We’re all excited and anxious to go skiing, but it’s important to have good conditions and trails which are safe. Right now the weather is not co-operating, so be very careful about the trails on which you ski. If you’re determined to ski in marginal conditions, there is no shame in removing your skis and walking over a sketchy section of trail.
Thanks to Peter Haase for this report, and let it be a cautionary tale to everyone…
“On Tuesday my wife and I skied Elk Pass and she skied out Trywhitt and Whiskey Jack. Conditions were rather icy and the trail could use more snow and some grooming. Earlier in the day we meet a group of older skiers (like us) on the trail.
Later in the day my wife encountered the same group with one skier having fallen on one of the steeper downhills of Whiskey Jack and having suffered what appears to be a severe break of one of his legs.
The trail was very icy and fast. The group had moved the skier off the trail, had him wrapped in a space blanket and one member was sent off to summon the SAR team as there was no cell phone coverage in the area. We met the SAR team heading off with Ski-doos at the Boulton Parking area about an hour after the incident.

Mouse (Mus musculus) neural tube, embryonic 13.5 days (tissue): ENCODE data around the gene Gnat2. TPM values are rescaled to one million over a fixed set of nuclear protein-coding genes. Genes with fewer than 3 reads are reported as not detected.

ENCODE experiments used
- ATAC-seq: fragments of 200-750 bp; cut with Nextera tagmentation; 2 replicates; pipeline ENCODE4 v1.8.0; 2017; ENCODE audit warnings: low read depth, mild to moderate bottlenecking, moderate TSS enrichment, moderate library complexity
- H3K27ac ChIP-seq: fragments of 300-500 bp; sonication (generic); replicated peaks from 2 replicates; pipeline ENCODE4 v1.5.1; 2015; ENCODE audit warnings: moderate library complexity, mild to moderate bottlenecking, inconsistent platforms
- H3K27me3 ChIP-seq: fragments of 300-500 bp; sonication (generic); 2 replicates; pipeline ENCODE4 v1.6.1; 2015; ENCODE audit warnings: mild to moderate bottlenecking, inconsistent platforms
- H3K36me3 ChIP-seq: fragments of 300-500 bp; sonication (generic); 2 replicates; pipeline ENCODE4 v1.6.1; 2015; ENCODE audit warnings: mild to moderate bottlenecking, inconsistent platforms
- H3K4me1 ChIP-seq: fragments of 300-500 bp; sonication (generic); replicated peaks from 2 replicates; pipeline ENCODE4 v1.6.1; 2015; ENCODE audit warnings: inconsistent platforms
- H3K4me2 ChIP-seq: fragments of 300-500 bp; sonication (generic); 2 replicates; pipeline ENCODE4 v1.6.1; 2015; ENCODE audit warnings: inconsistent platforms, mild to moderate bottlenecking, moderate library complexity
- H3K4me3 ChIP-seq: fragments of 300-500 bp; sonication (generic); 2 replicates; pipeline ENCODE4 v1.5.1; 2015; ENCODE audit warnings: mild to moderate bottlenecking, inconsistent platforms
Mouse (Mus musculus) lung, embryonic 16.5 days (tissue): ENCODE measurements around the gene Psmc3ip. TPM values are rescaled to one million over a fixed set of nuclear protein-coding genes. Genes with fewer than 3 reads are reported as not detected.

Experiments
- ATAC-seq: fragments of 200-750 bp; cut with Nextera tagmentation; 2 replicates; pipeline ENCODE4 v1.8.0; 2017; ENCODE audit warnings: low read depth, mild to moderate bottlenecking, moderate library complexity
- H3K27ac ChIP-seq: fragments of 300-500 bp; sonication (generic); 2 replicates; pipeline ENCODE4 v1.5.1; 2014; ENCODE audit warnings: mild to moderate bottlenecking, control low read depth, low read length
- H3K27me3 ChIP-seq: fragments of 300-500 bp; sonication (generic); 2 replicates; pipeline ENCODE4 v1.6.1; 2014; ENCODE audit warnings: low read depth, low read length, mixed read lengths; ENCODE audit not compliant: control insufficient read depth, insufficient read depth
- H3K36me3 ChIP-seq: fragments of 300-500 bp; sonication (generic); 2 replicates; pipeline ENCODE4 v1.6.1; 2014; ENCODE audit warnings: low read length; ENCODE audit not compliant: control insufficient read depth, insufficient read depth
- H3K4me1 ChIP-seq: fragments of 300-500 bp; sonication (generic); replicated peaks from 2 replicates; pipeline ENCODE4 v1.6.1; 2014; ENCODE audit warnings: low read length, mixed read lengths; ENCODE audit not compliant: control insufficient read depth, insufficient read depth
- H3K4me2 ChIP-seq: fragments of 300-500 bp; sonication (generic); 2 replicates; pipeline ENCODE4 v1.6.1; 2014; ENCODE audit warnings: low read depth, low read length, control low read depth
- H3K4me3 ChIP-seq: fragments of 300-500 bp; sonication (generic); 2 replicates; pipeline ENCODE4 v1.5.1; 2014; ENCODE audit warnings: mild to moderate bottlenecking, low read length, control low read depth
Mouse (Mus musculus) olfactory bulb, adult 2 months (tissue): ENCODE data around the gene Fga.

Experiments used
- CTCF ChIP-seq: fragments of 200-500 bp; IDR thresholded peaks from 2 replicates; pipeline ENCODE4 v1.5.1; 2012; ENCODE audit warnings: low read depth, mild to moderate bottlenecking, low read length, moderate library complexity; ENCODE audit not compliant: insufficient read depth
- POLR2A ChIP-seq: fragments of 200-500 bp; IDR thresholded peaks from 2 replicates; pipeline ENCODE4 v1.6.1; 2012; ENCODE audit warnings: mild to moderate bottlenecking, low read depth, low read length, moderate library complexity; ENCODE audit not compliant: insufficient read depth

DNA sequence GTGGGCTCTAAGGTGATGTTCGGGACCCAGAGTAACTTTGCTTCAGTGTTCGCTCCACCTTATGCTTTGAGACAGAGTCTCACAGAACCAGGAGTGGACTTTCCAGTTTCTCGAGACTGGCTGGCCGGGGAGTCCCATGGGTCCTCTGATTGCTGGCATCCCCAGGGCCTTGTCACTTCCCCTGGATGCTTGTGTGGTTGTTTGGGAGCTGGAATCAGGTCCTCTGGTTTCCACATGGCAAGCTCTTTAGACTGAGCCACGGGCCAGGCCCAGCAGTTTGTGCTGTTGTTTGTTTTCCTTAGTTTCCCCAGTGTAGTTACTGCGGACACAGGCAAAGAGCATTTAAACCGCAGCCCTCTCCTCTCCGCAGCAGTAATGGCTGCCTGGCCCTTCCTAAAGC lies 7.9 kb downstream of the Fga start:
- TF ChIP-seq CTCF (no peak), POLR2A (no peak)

The lesson here is that conditions are quite icy and accidents can happen at any time. The group seemed well equipped with warm clothing and some safety gear. They did not have a way of communicating and as I was coming down a shorter route from the pass, I was carrying the InReach, so I could not help. But would have this been faster that someone did by skiing out and driving to find the Rangers.
I often see skiers who have nothing more than a little bum bag with a water bottle and Powerbar and no extra clothing or safety gear. Luckily it was not to cold on Tuesday, but having to wait an hour or several hours for rescue could be very uncomfortable or dangerous. Carry some extra clothing, some safety gear and a way of communicating such as an InReach or a Spot if possible. PS, when my wife asked if they needed any more help, the skier asked her for Whisky, which she could not provide at the time.”
Be sure not to overestimate your ability when planning your trip: Humility can be a life saver.
On the main menu, under the Resources tab, there is a heading entitled “What’s in your pack.” The comments on this article offer many good suggestions for what you should carry with you.